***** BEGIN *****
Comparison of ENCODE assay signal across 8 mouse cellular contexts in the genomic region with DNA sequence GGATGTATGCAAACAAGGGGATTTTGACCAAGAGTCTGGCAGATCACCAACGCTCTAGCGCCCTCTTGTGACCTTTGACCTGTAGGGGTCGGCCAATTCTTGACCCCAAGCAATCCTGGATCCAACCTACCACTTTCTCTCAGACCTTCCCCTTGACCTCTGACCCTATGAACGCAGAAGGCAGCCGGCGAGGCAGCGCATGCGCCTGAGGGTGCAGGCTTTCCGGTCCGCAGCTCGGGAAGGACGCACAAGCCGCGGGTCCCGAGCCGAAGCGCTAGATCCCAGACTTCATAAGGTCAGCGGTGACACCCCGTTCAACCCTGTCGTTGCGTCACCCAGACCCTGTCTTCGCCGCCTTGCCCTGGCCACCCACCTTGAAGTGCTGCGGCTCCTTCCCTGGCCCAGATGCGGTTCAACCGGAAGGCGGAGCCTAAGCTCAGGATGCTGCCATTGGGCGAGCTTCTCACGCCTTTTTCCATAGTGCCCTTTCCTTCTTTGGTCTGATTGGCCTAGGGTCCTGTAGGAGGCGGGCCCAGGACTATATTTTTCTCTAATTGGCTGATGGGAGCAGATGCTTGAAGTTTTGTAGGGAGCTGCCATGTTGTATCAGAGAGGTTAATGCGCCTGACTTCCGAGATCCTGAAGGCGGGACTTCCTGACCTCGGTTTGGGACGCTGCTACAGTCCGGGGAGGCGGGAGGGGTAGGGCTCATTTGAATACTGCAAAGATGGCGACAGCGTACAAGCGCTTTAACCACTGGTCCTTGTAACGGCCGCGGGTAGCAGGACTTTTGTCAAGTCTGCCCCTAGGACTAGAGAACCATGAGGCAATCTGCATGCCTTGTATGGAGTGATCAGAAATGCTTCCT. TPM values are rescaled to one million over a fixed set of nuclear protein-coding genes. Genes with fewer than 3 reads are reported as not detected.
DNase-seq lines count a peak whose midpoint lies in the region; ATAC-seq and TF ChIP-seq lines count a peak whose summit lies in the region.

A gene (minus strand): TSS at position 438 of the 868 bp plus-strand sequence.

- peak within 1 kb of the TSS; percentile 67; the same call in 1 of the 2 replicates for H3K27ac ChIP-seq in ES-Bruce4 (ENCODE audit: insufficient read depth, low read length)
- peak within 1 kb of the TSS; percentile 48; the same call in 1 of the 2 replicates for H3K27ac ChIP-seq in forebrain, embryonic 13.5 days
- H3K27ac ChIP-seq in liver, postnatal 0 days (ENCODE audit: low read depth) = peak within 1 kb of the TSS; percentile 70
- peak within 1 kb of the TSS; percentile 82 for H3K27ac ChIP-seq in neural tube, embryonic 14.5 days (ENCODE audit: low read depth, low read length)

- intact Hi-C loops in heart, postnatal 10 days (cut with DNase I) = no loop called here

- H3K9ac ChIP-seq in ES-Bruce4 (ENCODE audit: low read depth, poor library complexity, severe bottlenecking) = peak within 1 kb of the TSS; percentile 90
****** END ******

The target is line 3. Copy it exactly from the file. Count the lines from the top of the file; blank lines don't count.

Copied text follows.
A gene (minus strand): TSS at position 438 of the 868 bp plus-strand sequence.